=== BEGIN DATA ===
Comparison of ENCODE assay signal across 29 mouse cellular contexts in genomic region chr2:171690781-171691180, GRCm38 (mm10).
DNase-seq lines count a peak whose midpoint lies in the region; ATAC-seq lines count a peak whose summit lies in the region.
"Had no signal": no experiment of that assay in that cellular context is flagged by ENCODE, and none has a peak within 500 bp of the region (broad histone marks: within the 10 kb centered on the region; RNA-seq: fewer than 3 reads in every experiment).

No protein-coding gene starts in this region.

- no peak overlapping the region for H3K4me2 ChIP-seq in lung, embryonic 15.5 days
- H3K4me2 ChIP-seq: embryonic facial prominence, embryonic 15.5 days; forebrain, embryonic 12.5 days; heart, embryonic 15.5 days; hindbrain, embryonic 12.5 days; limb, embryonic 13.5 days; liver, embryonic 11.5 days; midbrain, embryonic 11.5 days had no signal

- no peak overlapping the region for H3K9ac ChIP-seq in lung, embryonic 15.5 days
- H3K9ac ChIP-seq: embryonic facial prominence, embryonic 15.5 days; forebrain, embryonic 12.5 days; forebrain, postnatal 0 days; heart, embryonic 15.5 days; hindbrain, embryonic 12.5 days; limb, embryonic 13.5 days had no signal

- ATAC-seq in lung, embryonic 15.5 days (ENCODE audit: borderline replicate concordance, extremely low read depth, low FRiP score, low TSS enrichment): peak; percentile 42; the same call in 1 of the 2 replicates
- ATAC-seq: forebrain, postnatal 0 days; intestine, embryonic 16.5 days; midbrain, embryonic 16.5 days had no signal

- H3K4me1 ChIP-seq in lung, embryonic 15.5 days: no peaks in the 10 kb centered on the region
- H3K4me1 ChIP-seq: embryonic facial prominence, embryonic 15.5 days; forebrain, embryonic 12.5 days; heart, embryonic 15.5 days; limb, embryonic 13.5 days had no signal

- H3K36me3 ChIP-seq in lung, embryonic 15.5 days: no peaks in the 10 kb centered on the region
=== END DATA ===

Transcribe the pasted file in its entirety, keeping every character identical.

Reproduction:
Comparison of ENCODE assay signal across 29 mouse cellular contexts in genomic region chr2:171690781-171691180, GRCm38 (mm10).
DNase-seq lines count a peak whose midpoint lies in the region; ATAC-seq lines count a peak whose summit lies in the region.
"Had no signal": no experiment of that assay in that cellular context is flagged by ENCODE, and none has a peak within 500 bp of the region (broad histone marks: within the 10 kb centered on the region; RNA-seq: fewer than 3 reads in every experiment).

No protein-coding gene starts in this region.

- no peak overlapping the region for H3K4me2 ChIP-seq in lung, embryonic 15.5 days
- H3K4me2 ChIP-seq: embryonic facial prominence, embryonic 15.5 days; forebrain, embryonic 12.5 days; heart, embryonic 15.5 days; hindbrain, embryonic 12.5 days; limb, embryonic 13.5 days; liver, embryonic 11.5 days; midbrain, embryonic 11.5 days had no signal

- no peak overlapping the region for H3K9ac ChIP-seq in lung, embryonic 15.5 days
- H3K9ac ChIP-seq: embryonic facial prominence, embryonic 15.5 days; forebrain, embryonic 12.5 days; forebrain, postnatal 0 days; heart, embryonic 15.5 days; hindbrain, embryonic 12.5 days; limb, embryonic 13.5 days had no signal

- ATAC-seq in lung, embryonic 15.5 days (ENCODE audit: borderline replicate concordance, extremely low read depth, low FRiP score, low TSS enrichment): peak; percentile 42; the same call in 1 of the 2 replicates
- ATAC-seq: forebrain, postnatal 0 days; intestine, embryonic 16.5 days; midbrain, embryonic 16.5 days had no signal

- H3K4me1 ChIP-seq in lung, embryonic 15.5 days: no peaks in the 10 kb centered on the region
- H3K4me1 ChIP-seq: embryonic facial prominence, embryonic 15.5 days; forebrain, embryonic 12.5 days; heart, embryonic 15.5 days; limb, embryonic 13.5 days had no signal

- H3K36me3 ChIP-seq in lung, embryonic 15.5 days: no peaks in the 10 kb centered on the region